Jury Awards $58 Million to Train Yard Worker for Slip and Fall

A Los Angeles jury recently awarded a verdict of over $58 million in damages to a train yard worker who was injured in a slip and fall. The jury found that the worker’s employer, Kinkisharyo International LLC, a rail car manufacturer, was negligent which caused the injuries.

Train yard worker

ByAnjelica Cappellino, J.D.


Published on June 20, 2024

Train yard worker

What Happened?

In 2016, Pablo Scipione (age 46) was working as an independent contractor for Altech Services doing electrical repairs. On the date of the incident, he was called into work at 2 a.m. and instructed by his supervisor to complete the repairs by 5 a.m. at a train yard owned by Kinkisharyo International. While working at the premises, he slipped and fell off of a wet train car roof. He suffered a micro-fracture in his left foot but returned to work the next day. Two months after the accident, he visited a doctor for the first time and underwent surgery. He was then diagnosed with complex regional pain syndrome – a chronic pain disease. He continued to work full-time for nearly a year and a half but eventually, the debilitating nature of the injuries forced him to stop.

In 2018, Scipione filed a negligence lawsuit against Kinkisharyo International, alleging that the company routinely ignored proper safety protocols and failed to take any corrective action concerning the dangerous conditions on the tops of the trains, such as inadequate lighting and slip hazards. According to the fourth amended complaint, Scipione was ordered by a supervisor to do work on top of the train car when it was still wet, which resulted in his slip and fall. The complaint further alleged an environment of indifference towards its employees and a conscious disregard for safety.

In 2022, Scipione offered to settle the case for $3 million, but the defendant refused.

The Trial

Represented by Alexander R. Wheeler and Khail A. Parris of Parris Law Firm, the plaintiff’s arguments at trial emphasized Kinkisharyo’s unrealistic work timelines and lack of regard for safety in its fast-paced, demanding environment. At trial, a former safety instructor for the defendant testified that "the overall goal of Kinkisharyo was to 'get trains out as fast as [possible] and [not] worry about safety' because they were 'not performing [their] duties or completing [their] work in a safe manner[,]' and the 'safety procedures weren't being followed.'"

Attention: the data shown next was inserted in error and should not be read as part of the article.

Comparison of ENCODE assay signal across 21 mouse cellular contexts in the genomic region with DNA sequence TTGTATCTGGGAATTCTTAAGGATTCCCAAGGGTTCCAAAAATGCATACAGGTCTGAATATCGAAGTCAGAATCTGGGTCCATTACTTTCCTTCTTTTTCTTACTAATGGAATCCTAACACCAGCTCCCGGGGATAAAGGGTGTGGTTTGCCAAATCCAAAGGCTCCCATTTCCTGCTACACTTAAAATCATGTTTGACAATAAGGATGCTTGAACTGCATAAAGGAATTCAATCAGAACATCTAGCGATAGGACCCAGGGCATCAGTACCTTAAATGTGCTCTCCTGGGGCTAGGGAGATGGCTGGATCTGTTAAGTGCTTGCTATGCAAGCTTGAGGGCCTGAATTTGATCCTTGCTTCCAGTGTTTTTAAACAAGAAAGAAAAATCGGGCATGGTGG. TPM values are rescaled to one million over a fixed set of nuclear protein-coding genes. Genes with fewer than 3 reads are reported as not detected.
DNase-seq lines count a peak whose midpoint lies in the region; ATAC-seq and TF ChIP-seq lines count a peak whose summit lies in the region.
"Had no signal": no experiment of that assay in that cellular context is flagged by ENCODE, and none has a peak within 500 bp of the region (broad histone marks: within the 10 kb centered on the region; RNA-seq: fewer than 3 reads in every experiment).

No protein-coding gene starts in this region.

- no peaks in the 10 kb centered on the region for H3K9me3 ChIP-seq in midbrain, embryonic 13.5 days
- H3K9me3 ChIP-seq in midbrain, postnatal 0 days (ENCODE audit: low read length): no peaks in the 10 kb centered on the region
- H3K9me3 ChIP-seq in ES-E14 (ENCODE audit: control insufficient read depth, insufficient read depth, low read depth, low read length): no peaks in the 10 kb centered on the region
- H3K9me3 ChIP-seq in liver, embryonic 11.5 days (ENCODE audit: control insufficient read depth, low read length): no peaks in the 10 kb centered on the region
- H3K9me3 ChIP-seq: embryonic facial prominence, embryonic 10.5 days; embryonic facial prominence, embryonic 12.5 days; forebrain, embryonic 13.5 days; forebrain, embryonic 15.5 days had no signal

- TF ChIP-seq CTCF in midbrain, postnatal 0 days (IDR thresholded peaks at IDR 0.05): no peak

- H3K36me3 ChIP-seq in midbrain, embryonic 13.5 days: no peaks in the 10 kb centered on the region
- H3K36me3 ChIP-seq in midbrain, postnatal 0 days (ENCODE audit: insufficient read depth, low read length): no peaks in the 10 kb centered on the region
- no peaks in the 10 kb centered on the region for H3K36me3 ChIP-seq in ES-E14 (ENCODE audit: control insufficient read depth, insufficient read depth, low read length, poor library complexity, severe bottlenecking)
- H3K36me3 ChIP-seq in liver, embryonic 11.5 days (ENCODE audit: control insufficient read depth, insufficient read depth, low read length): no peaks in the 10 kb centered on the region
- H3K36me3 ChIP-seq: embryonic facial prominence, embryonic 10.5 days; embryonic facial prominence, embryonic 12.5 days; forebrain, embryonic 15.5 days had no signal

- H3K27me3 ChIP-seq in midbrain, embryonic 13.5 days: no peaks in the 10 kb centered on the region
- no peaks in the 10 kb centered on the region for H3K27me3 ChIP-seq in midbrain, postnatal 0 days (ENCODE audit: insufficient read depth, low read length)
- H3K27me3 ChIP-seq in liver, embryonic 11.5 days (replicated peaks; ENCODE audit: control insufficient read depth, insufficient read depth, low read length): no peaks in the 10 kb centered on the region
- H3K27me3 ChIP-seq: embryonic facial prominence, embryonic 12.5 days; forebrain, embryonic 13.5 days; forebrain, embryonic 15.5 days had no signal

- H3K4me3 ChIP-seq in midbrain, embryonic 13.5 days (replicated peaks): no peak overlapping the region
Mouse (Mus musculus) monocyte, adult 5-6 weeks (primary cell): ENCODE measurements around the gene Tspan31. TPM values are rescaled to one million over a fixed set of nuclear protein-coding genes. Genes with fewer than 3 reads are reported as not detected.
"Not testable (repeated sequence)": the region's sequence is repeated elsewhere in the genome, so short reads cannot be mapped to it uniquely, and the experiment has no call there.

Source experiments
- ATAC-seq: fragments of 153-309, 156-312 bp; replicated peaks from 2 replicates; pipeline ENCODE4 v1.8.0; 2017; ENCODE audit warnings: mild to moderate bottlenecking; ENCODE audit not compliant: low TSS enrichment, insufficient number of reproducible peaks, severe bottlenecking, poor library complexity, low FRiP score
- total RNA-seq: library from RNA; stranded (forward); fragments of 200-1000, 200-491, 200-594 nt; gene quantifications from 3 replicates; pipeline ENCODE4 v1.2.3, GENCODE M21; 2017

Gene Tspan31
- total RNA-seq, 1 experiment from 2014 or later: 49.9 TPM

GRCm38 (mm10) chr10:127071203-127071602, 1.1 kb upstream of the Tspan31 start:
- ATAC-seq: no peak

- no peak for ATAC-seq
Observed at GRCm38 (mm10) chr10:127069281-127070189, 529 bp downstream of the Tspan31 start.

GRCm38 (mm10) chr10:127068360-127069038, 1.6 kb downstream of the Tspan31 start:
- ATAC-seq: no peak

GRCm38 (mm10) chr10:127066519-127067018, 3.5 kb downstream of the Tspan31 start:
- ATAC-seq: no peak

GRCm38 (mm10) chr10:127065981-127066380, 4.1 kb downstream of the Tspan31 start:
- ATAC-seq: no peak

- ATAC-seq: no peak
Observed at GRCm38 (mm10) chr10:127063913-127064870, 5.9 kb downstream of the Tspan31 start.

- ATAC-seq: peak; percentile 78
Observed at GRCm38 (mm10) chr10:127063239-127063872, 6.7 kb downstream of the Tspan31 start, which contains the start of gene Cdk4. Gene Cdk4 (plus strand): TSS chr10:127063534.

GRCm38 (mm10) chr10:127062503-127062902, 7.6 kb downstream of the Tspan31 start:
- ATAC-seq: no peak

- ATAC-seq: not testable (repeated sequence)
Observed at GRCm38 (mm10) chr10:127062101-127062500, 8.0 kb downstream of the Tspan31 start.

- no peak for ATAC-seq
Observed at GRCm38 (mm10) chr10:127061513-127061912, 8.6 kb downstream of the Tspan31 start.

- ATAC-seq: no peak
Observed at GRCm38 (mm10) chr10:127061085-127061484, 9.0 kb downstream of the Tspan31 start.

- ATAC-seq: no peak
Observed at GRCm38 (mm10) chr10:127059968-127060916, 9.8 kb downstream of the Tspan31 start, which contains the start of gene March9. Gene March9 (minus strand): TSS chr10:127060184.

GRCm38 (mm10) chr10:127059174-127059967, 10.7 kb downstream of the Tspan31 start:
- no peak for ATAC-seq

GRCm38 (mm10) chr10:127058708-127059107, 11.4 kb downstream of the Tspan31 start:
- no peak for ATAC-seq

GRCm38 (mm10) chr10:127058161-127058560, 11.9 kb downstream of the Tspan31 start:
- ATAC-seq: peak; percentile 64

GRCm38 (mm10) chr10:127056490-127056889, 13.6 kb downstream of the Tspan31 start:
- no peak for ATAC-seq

Kinkisharyo, represented by Bradford DeJarin of Husch Blackwell LLP, argued that Scipione's injuries were the result of his own negligence so he was only entitled to receive workers' compensation benefits. The defendant also challenged the entirety of the plaintiff’s version of events, including the circumstances surrounding the fall, how the plaintiff fractured his foot, the CRPS diagnosis, as well as the extent of each category of damages.

Ultimately, the Los Angeles Superior Court jury rejected the defendant’s arguments, returning a verdict in favor of Scipione. The jury awarded Scipione a total award of $58.35 million -- $54.15 million in compensatory damages and $4.2 million in punitive damages.

"Not only did the jury recognize our client's suffering, they also sent a strong signal to Kinkisharyo by awarding punitive damages," the plaintiff’s counsel, Alexander R. Wheeler, said in a statement. "Kinkisharyo tried everything possible to downplay the severity of our client's injuries,” Wheeler added. “The jury saw through their failed tactics and understood the pain our client deals with every day." “An injury this severe was bound to happen,” said plaintiff’s attorney, Khail A. Parris. “Employees frequently complained to supervisors that the station was poorly lit, and yet nothing was done to ensure a safe working environment.”

Kinkisharyo International did not release a statement addressing the verdict.

About the author

Anjelica Cappellino, J.D.

Anjelica Cappellino, J.D.

Anjelica Cappellino, Esq., a New York Law School alumna and psychology graduate from St. John’s University, is an accomplished attorney at Meringolo & Associates, P.C. She specializes in federal criminal defense and civil litigation, with significant experience in high-profile cases across New York’s Southern and Eastern Districts. Her notable work includes involvement in complex cases such as United States v. Joseph Merlino, related to racketeering, and U.S. v. Jimmy Cournoyer, concerning drug trafficking and criminal enterprise.

Ms. Cappellino has effectively represented clients in sentencing preparations, often achieving reduced sentences. She has also actively participated in federal civil litigation, showcasing her diverse legal skill set. Her co-authored article in the Albany Law Review on the Federal Sentencing Guidelines underscores her deep understanding of federal sentencing and its legal nuances. Cappellino's expertise in both trial and litigation marks her as a proficient attorney in federal criminal and civil law.

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